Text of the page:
Dry January might be one of the timeliest challenges out there. For many, the end of the year finds them celebrating more than the usual amount — from bountiful Christmas dinners to New Year’s eve parties and to gatherings with friends. People’s social lives seem to accelerate. And more often than not alcohol is involved, after all, January 1 is not National Hangover Day for nothing. 

While keeping one’s promise of never drinking again doesn’t always work, staying on track with smaller goals could still be a challenge, but, according to the British Journal of General Practice, one worth taking. 

Since its first iteration in 2013 in the UK, Dry January has been adding new participants every year that testify on the benefits of abstaining from alcohol for 31 days straight. Some claim they sleep better, feel more energetic, lost weight and even noticed their skin and hair improved. 

Even if testimonials are enough for you, studies seem to agree. In 2015, for example, the Royal Free Hospital in London found positive physiological effects to be gained from participating in Dry January calling the results of the research “staggering.”

According to a preliminary study, “the volunteers lost 40% of their liver fat, lost 3kg [or 6.6 pounds] in weight, had reduced cholesterol and lower glucose levels.” Whoa! Sign me up!

Easier said than done. 

Although in recent years alcohol consumption is in decline, many if not most social gatherings involve alcohol and a whole 31 days of sobriety might be daunting, even more so when you bite more than you can chew with your New Year’s resolutions. 

So how do you stay on track with your Dry January goals? Here’s what the experts say:

Have a Plan

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When preparing yourself for Dry January, quitting cold turkey is not always the best idea. Instead of jumping right away, have a set of smaller goals like reducing the number of drinks per week and progressively moving to sobriety. But additionally, it might be good to make plans to help you avoid temptation. What to do if a friend invites you to an event where alcohol is available? Not go? Rather, practice saying no and think beforehand about what alternatives will be there for you — if the bar doesn’t serve mocktails, soda with a lime slice looks just like any other cocktail.

Tell Your Friends

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Having a support system is important, don’t be afraid of asking for help when you need it. If you find that you are struggling to keep up phone a friend or look for support groups online. Additionally, a study found that people that make public commitments to Dry January are also more likely to stick with it. So try and overcome the fear of failing and tell others. You never know, they might join you! According to the research, Dry January’s growth could be attributed in part to “social contagion” and doing the challenge with a friend could make all the difference. And keep in mind, you don’t need to have a problem to take a break.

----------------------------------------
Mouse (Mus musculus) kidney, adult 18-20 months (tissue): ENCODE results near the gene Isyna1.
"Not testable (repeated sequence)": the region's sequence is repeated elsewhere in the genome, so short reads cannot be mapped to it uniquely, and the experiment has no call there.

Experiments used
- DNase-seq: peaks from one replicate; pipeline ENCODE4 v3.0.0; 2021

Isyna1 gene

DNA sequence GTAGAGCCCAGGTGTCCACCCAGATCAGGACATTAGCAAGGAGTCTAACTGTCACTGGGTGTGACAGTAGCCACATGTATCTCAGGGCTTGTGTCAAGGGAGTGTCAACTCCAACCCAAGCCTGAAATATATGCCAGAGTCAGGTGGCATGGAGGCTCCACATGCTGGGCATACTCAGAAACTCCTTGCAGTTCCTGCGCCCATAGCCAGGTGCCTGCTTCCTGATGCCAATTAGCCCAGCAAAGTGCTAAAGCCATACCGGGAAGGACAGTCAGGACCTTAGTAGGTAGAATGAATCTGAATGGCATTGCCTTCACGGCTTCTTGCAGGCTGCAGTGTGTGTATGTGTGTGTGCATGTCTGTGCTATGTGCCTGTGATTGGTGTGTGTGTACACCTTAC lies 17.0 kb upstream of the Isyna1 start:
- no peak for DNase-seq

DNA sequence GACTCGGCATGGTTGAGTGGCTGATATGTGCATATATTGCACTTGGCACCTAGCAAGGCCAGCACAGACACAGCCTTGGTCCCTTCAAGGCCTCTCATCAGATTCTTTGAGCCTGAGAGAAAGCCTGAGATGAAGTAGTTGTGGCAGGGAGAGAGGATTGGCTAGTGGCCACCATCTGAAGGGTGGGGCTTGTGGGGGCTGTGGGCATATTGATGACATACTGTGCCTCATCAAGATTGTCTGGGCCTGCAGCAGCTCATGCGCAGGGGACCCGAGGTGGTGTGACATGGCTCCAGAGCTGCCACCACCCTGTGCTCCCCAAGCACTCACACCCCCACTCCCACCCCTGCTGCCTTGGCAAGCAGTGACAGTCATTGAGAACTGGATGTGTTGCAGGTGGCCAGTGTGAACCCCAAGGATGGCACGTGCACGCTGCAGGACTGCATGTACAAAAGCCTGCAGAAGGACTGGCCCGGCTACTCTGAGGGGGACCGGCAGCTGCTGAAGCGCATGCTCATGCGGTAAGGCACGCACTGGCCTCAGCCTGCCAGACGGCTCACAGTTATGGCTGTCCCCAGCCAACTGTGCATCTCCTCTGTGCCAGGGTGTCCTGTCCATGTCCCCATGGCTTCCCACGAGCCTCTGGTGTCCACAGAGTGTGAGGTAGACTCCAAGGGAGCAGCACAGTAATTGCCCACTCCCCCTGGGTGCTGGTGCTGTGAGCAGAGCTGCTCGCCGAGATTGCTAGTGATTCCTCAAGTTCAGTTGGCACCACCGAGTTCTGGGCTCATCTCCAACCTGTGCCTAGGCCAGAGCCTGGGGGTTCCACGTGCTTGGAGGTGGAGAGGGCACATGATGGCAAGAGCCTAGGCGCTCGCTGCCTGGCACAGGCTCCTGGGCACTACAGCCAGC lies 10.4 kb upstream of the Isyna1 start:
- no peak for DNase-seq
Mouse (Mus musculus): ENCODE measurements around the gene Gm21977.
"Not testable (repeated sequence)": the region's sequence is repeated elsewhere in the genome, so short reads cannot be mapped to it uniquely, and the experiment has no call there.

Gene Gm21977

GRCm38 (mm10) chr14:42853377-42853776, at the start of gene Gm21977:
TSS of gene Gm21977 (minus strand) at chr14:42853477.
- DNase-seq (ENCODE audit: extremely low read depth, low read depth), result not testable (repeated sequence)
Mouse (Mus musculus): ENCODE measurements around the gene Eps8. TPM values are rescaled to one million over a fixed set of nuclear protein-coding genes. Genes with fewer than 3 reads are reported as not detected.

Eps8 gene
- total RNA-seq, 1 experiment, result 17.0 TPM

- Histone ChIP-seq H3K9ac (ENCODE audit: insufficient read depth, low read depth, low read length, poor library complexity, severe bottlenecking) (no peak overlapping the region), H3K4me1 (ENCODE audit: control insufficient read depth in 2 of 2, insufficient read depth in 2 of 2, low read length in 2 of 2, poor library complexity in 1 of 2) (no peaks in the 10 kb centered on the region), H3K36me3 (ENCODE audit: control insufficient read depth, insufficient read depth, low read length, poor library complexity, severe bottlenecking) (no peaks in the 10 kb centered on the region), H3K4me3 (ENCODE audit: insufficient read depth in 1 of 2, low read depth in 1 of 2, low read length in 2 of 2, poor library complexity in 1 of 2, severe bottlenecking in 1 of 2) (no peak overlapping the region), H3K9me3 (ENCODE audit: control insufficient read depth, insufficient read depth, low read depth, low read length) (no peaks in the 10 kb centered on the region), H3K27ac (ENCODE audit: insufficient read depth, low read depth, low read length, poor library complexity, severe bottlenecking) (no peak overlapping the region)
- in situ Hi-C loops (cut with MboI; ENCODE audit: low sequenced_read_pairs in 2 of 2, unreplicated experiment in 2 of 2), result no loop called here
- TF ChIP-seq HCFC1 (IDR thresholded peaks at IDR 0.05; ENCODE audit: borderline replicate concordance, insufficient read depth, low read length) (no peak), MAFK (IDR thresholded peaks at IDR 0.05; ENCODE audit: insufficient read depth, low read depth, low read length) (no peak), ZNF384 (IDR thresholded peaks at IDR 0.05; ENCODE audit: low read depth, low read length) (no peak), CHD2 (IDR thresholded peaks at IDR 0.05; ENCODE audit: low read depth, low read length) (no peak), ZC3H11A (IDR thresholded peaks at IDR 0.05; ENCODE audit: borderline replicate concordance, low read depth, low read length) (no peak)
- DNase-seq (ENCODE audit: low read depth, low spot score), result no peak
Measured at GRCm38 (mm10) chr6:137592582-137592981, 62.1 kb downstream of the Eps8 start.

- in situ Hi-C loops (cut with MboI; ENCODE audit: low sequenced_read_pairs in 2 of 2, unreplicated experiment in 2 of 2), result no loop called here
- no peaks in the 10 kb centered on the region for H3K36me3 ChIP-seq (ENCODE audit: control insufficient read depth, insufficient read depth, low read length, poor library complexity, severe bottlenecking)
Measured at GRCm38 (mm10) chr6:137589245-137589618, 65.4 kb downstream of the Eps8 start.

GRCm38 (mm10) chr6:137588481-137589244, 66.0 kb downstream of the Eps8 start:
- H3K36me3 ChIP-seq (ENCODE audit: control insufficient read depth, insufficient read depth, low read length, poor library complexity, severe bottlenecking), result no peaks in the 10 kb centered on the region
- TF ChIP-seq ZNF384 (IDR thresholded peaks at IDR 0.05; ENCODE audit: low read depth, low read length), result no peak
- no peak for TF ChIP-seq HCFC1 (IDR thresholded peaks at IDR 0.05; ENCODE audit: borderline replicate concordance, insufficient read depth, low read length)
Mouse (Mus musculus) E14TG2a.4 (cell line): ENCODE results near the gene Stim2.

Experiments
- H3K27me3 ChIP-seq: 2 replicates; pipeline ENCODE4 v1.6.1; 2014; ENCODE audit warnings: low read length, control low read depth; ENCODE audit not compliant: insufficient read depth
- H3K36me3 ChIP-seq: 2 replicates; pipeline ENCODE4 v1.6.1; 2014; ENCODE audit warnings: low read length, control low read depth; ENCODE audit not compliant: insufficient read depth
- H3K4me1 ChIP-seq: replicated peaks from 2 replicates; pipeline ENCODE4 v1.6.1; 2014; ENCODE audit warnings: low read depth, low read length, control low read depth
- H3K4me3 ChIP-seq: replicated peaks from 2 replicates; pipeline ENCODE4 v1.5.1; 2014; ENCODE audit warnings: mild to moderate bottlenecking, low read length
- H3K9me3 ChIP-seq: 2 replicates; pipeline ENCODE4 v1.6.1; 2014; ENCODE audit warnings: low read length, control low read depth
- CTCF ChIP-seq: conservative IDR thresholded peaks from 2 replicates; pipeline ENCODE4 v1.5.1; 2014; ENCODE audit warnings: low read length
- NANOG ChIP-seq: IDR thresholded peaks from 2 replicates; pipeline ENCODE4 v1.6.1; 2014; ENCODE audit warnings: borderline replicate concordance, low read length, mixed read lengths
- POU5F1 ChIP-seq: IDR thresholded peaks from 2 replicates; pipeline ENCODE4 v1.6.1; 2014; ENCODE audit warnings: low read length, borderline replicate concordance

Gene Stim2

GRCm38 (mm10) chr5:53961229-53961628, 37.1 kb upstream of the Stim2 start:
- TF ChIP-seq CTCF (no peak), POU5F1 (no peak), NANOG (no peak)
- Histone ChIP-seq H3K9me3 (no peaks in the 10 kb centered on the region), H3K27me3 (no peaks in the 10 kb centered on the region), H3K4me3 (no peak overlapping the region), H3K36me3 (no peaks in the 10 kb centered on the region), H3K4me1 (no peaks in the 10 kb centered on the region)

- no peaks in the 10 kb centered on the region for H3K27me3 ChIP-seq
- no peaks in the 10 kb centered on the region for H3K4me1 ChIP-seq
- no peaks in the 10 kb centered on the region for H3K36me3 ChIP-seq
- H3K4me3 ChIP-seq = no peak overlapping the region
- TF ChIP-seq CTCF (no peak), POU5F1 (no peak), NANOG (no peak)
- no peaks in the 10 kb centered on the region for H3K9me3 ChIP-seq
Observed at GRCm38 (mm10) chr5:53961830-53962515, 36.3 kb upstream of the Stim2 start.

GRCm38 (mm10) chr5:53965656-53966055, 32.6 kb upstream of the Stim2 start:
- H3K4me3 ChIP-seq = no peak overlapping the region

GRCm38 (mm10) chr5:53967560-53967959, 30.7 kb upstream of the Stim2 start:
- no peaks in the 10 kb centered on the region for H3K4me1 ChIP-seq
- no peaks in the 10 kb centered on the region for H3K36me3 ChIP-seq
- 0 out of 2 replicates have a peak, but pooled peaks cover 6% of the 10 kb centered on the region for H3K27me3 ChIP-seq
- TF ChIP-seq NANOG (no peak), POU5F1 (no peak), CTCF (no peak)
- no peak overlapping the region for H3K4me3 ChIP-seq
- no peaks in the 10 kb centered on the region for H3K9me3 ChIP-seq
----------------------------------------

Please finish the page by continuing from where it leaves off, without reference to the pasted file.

Keep a Diary

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Keep track of the changes you notice. Having a record of the before and after can be encouraging in times of weakness. You can also keep a record of the reasons why you started the challenge to remind yourself of your motivations. Maybe you know this before you start, or you discover this as you go, in any case having a journal may reveal why you drink in the first place. Try and think what are the things that really make you go for a drink. What are your triggers? This could be the key to staying on track and planning ahead for tempting times.

Be Compassionate with Yourself

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Be prepared for slip-ups and be ready to forgive yourself and pick up right where you slipped. Instead of beating yourself up about the one drink you had, try and think why it happened and add it to your Dry January diary. Next time the situation emerges, you’ll be better equipped to handle it.

Make Plans for Fun Activities

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Now that you are not at the bars so much there’s some free time on your hands. Take advantage of that! If heavy drinking with friends made your Sunday mornings useless, now you’ll have 4 to 6 extra hours every weekend to exercise, read books, walk around or visit your favorite parks. If you need ideas, check our weekly round-up of activities in Collin County or sign up for our weekly newsletter and you’ll always have something planned. 

Find Alternative Drinks

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Sober drinks are nothing new. When Americans were forced to Dry January all year long during the prohibition, the temperance movement encouraged the production of new drinks and you still can check their recipes to get inspiration. Fortunately, today the low and no-alcohol industry is flourishing and nonalcoholic beverages are more available than ever. There is so much more than Coke out there — sour and refreshing soft drinks, mocktails, nonalcoholic beers and beverages made with adaptogens can help you fill the space left by your regular beer or favorite cocktail. Try out new recipes and make your own as you find what works and what doesn’t.